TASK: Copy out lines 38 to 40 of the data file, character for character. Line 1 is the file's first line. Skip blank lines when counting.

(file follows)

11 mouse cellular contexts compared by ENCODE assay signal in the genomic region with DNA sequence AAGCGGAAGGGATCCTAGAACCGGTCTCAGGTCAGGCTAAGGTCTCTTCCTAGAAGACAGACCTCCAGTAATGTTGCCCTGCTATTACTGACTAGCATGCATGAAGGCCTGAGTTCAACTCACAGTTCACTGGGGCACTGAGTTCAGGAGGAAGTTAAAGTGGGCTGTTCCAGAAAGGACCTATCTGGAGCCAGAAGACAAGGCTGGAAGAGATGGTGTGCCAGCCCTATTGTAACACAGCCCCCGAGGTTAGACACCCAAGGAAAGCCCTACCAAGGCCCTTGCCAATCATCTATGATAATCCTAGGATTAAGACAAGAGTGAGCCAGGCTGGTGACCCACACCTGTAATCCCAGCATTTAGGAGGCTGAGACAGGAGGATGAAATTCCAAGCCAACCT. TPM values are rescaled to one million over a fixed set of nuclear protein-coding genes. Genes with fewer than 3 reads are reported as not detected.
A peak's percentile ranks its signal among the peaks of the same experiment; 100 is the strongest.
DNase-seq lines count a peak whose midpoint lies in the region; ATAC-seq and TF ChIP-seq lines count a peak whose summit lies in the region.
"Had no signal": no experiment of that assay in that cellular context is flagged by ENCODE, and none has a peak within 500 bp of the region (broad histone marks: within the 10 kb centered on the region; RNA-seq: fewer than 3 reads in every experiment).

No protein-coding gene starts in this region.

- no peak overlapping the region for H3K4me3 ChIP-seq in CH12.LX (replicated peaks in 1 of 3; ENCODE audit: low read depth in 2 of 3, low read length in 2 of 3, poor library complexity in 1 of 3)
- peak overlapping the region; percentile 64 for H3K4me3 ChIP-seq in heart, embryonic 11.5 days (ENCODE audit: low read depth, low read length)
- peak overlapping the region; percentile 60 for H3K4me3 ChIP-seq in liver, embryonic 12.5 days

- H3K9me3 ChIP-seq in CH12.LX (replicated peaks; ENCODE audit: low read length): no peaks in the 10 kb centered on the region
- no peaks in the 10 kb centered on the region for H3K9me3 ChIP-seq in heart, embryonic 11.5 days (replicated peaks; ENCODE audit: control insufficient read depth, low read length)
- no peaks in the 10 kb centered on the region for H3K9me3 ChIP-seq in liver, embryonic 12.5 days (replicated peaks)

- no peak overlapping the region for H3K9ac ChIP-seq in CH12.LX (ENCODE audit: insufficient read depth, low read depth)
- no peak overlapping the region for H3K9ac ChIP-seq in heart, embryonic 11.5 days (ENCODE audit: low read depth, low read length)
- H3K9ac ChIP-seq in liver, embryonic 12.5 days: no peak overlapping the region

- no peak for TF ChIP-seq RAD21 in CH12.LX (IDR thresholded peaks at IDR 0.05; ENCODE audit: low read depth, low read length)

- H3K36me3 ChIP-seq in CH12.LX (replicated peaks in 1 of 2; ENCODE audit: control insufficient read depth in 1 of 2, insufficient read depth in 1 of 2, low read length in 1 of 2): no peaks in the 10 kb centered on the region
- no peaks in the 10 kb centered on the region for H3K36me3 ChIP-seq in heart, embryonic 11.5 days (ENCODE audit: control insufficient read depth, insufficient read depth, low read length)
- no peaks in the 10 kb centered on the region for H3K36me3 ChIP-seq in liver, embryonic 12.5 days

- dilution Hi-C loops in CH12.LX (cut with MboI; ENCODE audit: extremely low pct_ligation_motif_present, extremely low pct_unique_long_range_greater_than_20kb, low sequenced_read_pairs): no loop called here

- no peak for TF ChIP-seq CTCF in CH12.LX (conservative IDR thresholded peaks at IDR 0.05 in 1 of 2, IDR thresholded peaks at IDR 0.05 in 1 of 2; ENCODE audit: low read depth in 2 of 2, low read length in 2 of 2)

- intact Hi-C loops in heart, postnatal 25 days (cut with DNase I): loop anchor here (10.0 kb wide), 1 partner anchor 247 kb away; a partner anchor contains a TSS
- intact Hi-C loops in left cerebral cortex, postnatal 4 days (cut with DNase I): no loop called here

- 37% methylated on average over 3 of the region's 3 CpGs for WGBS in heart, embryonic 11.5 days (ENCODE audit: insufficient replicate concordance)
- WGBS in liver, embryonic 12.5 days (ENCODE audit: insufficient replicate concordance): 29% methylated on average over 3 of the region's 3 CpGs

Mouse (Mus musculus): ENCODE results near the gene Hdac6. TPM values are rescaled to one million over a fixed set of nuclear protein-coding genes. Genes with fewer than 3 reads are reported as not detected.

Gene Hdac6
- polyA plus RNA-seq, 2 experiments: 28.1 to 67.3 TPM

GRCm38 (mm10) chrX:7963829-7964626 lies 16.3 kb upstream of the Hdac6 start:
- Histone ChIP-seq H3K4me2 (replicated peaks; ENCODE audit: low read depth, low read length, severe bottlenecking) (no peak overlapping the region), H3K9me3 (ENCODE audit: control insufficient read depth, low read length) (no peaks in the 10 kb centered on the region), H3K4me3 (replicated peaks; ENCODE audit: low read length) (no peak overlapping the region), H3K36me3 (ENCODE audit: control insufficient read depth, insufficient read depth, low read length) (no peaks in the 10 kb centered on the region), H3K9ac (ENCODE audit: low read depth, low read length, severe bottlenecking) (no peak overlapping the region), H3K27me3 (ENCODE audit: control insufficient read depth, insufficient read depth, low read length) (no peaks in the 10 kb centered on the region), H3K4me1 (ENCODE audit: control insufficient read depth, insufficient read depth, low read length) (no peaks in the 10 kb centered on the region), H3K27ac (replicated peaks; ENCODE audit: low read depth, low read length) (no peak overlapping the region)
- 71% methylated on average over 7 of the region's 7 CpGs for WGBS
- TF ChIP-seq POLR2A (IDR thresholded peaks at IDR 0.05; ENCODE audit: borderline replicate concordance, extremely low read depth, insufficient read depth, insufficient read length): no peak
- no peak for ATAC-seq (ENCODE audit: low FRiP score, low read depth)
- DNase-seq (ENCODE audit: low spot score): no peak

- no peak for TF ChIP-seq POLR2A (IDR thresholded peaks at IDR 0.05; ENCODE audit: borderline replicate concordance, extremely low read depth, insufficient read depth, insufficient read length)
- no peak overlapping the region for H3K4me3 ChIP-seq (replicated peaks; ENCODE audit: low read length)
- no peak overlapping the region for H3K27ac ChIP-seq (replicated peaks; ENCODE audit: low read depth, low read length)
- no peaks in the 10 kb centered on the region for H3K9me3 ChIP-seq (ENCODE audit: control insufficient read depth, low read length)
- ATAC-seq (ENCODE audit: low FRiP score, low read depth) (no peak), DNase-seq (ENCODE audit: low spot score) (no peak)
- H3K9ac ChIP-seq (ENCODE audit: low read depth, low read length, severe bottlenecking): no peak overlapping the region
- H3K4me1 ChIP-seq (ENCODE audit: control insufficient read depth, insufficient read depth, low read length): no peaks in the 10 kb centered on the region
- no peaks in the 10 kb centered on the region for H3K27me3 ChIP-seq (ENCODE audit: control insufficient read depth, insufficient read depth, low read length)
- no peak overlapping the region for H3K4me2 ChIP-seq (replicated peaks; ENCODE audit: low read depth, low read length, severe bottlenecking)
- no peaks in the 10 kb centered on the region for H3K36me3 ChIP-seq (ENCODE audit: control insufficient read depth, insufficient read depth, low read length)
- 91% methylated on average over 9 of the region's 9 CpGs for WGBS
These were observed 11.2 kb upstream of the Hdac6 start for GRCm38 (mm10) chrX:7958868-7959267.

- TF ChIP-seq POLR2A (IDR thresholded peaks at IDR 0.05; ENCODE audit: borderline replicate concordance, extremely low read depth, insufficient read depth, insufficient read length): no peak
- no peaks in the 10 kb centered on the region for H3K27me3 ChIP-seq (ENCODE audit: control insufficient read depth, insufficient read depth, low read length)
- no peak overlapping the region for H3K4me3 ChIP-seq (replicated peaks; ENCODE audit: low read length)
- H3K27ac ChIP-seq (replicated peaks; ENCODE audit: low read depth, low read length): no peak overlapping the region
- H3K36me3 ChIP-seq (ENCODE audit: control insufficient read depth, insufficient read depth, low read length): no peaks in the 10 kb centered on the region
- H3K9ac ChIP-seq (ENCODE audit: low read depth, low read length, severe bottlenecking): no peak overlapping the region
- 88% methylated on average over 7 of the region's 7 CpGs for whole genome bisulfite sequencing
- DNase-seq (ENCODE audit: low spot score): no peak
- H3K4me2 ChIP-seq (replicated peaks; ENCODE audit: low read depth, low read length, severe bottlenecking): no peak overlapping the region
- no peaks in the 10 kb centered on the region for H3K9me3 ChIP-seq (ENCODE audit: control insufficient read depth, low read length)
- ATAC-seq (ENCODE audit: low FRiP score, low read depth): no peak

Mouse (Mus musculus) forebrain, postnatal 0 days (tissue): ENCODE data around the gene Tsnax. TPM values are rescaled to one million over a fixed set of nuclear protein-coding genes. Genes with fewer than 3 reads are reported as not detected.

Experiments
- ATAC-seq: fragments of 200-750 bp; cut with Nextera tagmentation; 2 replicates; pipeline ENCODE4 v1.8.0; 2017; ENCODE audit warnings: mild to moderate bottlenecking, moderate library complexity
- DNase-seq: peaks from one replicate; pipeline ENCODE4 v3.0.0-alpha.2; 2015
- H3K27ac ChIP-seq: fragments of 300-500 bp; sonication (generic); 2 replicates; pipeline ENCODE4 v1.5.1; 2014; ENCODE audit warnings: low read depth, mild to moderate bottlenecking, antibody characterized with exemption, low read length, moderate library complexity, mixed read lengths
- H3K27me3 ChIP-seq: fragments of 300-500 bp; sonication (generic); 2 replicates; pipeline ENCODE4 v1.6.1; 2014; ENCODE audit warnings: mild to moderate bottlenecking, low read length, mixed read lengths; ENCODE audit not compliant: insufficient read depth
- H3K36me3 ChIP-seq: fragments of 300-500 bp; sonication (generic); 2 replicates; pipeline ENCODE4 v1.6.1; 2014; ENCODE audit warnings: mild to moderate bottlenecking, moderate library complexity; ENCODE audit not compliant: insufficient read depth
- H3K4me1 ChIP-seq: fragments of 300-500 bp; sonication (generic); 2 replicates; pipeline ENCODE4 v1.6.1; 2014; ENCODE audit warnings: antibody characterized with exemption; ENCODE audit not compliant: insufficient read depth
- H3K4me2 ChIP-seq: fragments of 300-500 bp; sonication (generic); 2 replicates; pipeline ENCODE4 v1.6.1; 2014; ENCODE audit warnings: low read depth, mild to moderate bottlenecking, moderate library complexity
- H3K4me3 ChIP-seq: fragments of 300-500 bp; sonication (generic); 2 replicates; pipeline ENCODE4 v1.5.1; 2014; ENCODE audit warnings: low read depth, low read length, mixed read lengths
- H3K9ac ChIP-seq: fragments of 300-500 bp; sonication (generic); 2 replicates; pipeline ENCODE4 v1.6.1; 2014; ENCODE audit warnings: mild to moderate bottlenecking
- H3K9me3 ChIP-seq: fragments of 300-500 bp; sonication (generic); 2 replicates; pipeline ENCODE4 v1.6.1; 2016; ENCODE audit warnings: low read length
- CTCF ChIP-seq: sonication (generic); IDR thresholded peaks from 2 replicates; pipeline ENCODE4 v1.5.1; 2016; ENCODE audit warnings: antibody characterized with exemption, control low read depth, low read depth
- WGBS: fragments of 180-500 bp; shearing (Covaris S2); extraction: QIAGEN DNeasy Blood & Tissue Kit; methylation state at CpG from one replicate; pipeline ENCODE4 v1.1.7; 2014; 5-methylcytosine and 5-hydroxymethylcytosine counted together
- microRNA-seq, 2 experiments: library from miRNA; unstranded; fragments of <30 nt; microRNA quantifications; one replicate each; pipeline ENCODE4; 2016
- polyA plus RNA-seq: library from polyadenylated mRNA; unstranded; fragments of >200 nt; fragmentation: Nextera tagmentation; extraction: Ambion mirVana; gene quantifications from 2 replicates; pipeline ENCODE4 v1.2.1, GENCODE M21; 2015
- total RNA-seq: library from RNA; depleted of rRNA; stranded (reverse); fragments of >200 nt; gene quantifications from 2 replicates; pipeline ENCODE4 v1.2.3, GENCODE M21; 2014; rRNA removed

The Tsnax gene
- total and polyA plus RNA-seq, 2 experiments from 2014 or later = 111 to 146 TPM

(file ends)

- ATAC-seq (ENCODE audit: low FRiP score, low read depth) (no peak), DNase-seq (ENCODE audit: low spot score) (no peak)
- H3K9ac ChIP-seq (ENCODE audit: low read depth, low read length, severe bottlenecking): no peak overlapping the region
- H3K4me1 ChIP-seq (ENCODE audit: control insufficient read depth, insufficient read depth, low read length): no peaks in the 10 kb centered on the region